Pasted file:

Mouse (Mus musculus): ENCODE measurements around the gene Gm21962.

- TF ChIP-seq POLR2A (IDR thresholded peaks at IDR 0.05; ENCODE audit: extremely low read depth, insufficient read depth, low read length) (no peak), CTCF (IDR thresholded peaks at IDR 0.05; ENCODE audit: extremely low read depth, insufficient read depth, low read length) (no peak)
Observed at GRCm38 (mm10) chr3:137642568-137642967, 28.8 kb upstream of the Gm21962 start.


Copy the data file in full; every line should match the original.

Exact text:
Mouse (Mus musculus): ENCODE measurements around the gene Gm21962.

- TF ChIP-seq POLR2A (IDR thresholded peaks at IDR 0.05; ENCODE audit: extremely low read depth, insufficient read depth, low read length) (no peak), CTCF (IDR thresholded peaks at IDR 0.05; ENCODE audit: extremely low read depth, insufficient read depth, low read length) (no peak)
Observed at GRCm38 (mm10) chr3:137642568-137642967, 28.8 kb upstream of the Gm21962 start.